It was a dramatic fall for Park, a daughter of slain dictator Park Chung-hee, who was elected as the country's first female president in late 2012 amid a wave of support from conservatives who remembered her father as a hero who pulled the country up from poverty despite his suppression of civil rights.
"I am sorry to the people. I will sincerely undergo an investigation," Park said when arrived at a Seoul prosecutors' office
She did not elaborate and went inside the building amid a barrage of camera flashes.
It was not clear if her remarks meant she acknowledged the corruption allegations, as she has repeatedly denied any legal wrongdoing. South Korean politicians embroiled in scandals often offer public apologies for causing trouble though they deny their involvement.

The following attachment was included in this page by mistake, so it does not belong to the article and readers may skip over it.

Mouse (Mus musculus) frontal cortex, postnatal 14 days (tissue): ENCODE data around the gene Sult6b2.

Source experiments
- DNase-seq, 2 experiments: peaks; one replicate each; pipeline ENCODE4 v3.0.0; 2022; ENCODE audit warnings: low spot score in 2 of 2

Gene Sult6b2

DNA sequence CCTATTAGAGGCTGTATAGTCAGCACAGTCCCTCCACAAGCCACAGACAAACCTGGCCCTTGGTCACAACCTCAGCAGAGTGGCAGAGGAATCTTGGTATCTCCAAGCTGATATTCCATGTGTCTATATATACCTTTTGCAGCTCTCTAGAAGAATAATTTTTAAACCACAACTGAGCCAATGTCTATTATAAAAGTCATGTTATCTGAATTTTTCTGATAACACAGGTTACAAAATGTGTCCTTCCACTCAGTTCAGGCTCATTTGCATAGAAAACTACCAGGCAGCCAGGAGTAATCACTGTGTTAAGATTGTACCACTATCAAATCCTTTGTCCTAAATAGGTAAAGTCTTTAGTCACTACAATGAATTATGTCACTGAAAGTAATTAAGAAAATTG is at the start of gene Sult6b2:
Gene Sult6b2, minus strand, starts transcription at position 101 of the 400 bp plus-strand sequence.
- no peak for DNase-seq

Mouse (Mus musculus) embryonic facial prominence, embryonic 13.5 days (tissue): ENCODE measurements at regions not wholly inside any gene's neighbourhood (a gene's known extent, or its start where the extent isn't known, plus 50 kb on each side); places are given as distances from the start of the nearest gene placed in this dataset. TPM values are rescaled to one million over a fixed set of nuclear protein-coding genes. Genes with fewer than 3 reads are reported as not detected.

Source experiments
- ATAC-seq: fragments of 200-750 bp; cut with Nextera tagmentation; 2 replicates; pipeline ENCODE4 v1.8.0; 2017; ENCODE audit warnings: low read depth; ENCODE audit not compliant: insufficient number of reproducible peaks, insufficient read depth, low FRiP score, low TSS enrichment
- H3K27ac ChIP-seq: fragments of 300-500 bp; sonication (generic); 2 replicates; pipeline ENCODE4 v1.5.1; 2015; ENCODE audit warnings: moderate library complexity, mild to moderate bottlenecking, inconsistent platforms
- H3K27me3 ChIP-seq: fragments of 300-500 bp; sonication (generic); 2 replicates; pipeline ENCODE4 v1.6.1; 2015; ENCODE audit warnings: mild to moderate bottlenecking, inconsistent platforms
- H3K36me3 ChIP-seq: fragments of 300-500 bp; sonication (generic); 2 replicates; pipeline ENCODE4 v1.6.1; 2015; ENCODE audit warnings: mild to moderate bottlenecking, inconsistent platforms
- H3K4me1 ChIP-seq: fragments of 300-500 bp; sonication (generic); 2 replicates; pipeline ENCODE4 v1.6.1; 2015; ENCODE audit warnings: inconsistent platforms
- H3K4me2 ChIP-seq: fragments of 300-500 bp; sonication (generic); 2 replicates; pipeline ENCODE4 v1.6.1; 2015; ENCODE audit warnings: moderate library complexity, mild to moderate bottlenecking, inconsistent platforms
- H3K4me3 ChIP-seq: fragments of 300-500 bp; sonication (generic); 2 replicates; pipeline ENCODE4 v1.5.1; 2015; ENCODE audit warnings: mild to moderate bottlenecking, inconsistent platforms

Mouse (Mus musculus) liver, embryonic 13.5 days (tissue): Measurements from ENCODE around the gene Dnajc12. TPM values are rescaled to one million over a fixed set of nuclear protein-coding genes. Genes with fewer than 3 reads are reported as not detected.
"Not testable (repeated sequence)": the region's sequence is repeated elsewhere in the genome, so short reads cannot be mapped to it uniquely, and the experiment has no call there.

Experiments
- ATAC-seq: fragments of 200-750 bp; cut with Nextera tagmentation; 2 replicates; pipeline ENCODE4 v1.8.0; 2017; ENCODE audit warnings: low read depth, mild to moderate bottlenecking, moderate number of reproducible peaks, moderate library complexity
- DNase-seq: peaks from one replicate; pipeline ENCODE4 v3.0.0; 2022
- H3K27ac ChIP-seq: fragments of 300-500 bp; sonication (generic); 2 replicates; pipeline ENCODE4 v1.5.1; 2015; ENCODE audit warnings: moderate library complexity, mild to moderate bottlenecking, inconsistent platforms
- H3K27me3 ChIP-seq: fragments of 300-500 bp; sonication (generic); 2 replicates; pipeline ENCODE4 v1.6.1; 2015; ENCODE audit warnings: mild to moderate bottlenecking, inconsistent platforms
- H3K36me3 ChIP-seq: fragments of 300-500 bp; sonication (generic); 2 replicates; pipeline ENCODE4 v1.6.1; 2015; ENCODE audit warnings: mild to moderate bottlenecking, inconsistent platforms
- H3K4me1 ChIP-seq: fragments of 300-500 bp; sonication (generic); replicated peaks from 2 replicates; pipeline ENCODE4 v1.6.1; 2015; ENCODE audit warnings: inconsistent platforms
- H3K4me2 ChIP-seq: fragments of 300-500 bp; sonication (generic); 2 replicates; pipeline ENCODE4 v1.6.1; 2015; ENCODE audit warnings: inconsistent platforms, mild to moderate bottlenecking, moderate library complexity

Dozens of high-profile figures including some top Park government officials and Samsung heir Lee Jae-yong have already been arrested or indicted in connection with the scandal.
Park could face extortion, bribery and other criminal charges, but it is not known if prosecutors will seek to arrest her anytime soon, especially ahead of an election in May to choose her successor.
Earlier Tuesday, hundreds of Park supporters waited for hours near her Seoul home, holding national flags and chanting her name as thick lines of police officers separated them from a group of reporters.